Israeli Crackdown Unites Hard-Liners,
Moderates in Muslim World

Published: Apr 24, 2001

TEHRAN, Iran (AP) - Calls for holy war against Israel reverberated Tuesday at a conference in Tehran, where Islamic militants were joined by delegates from Muslim nations who until now had eschewed calls for confrontation with Israel.

The two-day conference opened in the Iranian capital amid growing anger in the Arab world against Israel over escalating violence in the Middle East.

In Egypt, President Hosni Mubarak, often viewed as a voice of moderation but sounding increasingly frustrated since hard-liner Ariel Sharon became Israeli prime minister, blamed Israel for the increasing unrest.

"This aggressive behavior carries within itself dangerous risks to all the peoples of the region, including the Israeli people, and threatens the stability and security of the region because violence will only breed more violence," Mubarak said in a nationally televised speech Tuesday on the holiday marking the return of war-lost territory to Egypt under the 1979 peace treaty with Israel.

In Lebanon, about 50 Palestinians staged a sit-in Tuesday to mark the start of the Tehran conference, burning effigies of Sharon and President Bush outside the entrance to the Ein el-Hilweh refugee camp.

At the Tehran conference, Sheik Hassan Nasrallah, the leader of Lebanon's Hezbollah guerrillas, warned Israel to expect attacks from Palestinian extremists.

"The fully armed Zionist military should wait for surprise attacks by Palestinian resistance groups," Nasrallah said to applause. "Victory belongs to us."

Hezbollah, which is backed by Iran and Syria, led the military effort to drive Israel out of southern Lebanon last May after an 18-year occupation and has continued attacks on Israel since.

"The only option is jihad," or holy war, Abdullah Ramadan Shalah, head of the Palestinian Islamic Jihad, told conference participants.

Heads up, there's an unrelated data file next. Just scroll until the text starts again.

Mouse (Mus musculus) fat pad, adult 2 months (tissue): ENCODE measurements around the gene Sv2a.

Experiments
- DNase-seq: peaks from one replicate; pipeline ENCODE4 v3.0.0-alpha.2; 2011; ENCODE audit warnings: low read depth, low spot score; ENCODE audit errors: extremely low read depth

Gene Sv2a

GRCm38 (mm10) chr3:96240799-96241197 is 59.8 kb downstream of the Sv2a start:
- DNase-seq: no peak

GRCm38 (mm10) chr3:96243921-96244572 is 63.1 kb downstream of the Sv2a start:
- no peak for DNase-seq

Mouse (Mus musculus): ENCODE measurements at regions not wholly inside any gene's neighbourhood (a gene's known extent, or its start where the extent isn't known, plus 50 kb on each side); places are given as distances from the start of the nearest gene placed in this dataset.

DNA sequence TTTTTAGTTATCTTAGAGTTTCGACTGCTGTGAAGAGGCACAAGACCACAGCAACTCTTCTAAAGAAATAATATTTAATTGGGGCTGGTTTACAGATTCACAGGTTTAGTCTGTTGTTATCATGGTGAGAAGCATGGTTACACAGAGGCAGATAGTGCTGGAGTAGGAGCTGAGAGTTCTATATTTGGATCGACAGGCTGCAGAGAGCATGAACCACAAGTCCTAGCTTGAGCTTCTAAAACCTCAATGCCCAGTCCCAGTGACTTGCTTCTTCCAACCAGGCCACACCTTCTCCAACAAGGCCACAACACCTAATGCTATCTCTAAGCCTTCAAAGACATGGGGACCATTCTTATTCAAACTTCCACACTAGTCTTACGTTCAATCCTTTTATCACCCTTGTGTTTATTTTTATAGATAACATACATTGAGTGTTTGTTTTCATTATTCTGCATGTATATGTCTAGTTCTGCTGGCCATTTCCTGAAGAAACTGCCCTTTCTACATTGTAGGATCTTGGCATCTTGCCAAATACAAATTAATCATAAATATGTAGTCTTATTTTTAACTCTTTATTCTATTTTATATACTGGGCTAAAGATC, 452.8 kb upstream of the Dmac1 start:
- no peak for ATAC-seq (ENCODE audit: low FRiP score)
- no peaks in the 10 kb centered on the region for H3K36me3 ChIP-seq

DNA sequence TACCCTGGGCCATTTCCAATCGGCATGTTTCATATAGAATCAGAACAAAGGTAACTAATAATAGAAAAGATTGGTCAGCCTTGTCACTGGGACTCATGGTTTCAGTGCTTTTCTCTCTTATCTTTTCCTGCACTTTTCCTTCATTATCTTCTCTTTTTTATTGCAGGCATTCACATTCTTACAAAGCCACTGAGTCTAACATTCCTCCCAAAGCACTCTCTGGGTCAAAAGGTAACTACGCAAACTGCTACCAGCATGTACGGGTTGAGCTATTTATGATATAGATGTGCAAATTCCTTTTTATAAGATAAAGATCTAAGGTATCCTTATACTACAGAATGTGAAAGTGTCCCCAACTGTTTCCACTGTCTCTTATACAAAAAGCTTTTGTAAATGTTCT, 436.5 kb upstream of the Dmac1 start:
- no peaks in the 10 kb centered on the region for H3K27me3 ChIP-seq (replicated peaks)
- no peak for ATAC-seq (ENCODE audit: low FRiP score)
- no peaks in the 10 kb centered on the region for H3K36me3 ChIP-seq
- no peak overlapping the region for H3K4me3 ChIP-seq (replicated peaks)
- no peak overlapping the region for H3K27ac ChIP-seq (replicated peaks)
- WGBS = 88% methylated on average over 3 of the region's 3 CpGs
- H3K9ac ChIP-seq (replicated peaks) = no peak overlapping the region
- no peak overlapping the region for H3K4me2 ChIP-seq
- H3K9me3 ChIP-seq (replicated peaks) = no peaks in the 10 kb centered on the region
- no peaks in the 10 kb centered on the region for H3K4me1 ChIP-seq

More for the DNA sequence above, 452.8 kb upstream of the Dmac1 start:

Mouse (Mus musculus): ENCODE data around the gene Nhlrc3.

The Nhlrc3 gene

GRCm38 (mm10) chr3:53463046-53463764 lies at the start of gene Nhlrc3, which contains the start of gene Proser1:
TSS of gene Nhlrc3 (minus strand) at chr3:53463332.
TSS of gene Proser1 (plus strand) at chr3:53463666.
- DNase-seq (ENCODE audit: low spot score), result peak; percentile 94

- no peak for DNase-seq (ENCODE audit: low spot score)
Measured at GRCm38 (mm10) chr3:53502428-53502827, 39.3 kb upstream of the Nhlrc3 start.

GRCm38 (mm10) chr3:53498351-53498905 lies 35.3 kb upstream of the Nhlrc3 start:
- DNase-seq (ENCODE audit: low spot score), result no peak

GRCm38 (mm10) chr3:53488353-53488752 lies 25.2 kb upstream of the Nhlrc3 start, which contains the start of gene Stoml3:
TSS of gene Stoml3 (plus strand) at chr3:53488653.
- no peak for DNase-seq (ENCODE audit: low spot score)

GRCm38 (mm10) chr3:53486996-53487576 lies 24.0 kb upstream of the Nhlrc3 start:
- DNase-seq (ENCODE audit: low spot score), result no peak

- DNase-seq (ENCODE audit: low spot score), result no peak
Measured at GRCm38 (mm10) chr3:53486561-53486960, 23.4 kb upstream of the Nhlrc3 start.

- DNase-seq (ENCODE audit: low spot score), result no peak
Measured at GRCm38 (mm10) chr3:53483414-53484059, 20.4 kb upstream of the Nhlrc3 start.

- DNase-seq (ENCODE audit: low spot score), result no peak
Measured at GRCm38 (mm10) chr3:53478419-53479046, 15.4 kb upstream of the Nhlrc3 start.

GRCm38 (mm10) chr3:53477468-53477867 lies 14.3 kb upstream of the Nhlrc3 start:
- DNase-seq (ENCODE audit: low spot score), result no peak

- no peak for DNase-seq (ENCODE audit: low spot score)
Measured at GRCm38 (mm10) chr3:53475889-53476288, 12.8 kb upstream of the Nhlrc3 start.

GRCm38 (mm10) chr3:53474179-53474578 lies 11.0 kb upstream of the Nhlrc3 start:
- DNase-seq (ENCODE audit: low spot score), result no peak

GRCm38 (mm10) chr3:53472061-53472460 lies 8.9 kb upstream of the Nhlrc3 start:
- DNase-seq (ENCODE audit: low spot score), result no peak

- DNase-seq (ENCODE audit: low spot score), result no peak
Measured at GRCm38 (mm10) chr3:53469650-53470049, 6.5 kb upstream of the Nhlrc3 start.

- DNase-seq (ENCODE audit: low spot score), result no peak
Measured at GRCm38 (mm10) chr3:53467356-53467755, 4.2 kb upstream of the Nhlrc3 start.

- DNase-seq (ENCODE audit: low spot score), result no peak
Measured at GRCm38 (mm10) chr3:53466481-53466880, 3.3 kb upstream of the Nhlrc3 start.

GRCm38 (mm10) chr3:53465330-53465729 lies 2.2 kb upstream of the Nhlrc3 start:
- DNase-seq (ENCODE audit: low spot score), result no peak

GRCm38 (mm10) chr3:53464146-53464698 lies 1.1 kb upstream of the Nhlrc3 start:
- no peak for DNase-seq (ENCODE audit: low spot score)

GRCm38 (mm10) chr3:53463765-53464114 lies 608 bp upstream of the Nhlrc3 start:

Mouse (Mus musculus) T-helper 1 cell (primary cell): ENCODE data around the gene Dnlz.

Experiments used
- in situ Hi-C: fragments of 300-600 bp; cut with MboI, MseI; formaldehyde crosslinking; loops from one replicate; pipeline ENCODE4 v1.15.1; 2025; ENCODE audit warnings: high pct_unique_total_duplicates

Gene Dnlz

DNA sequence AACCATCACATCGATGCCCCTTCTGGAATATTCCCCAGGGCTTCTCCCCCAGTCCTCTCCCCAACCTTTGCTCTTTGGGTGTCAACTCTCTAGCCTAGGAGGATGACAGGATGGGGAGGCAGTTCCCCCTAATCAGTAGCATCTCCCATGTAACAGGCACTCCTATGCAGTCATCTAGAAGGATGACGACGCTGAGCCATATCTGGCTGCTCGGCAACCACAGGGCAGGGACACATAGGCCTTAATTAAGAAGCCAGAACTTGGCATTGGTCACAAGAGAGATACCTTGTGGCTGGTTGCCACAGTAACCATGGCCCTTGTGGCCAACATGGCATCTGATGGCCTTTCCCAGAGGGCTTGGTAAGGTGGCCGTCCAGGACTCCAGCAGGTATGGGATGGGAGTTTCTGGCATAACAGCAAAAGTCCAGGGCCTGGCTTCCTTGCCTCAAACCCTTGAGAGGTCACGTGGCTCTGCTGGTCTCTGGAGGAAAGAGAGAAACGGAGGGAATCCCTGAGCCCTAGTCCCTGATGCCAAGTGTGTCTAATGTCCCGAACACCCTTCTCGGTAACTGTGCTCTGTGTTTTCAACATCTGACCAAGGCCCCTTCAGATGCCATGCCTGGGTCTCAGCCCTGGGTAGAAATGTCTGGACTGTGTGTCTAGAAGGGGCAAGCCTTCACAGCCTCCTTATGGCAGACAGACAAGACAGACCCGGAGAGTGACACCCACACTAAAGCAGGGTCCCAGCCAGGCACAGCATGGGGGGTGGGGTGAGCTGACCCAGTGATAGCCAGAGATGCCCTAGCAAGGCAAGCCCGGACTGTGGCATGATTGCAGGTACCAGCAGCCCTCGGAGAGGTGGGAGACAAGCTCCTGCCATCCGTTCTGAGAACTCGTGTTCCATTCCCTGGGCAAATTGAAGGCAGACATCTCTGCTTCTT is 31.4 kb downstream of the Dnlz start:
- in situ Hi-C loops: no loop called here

"Muslim countries must unite against Israel and force it to recognize the rights of Palestinians," he said. Islamic Jihad and the Palestinian group Hamas, which also attended the conference, have conducted numerous anti-Israeli attacks.

Among those attending was well-known Palestinian guerrilla Leila Khaled, a member of the Popular Front for the Liberation of Palestine, who in 1969 hijacked a TWA plane to Damascus and was captured while trying to hijack an El Al flight from Amsterdam to New York on Sept. 6, 1970. She was released in Britain in exchange for more than 300 passengers who had been hijacked in American, British and Swiss airlines and taken to the Middle East, an episode that touched off the 1970 Black September war between Jordan and the Palestine Liberation Organization inside Jordan.

Israel has been shaken by a series of bombings, including two this week. Israeli-Palestinian clashes since September have killed 411 people on the Palestinian side and 70 on the Israeli side.

Until now, most Muslim countries had distanced themselves from Iran, which considers Israel its archenemy, in its all-out support for a Palestinian uprising. But parliamentary leaders from more than 30 Islamic countries - including Egypt and Jordan, which both have diplomatic relations with Israel - are attending the Tehran conference.

In Washington on Monday, State Department spokesman Richard Boucher said that although he was not aware specifically of the meeting in Tehran, the United States was concerned about groups like Hamas and Hezbollah that participated.

Iran's supreme leader, Ayatollah Ali Khamenei, opened the conference with a call for the rest of the Muslim world to support the Palestinians, even if that meant defying the United States and the West.

"The strength of Islamic resistance lies in its ability to wreak crushing blows against Israeli actions, and not in relying on diplomatic efforts and mediation of others," Khamenei said.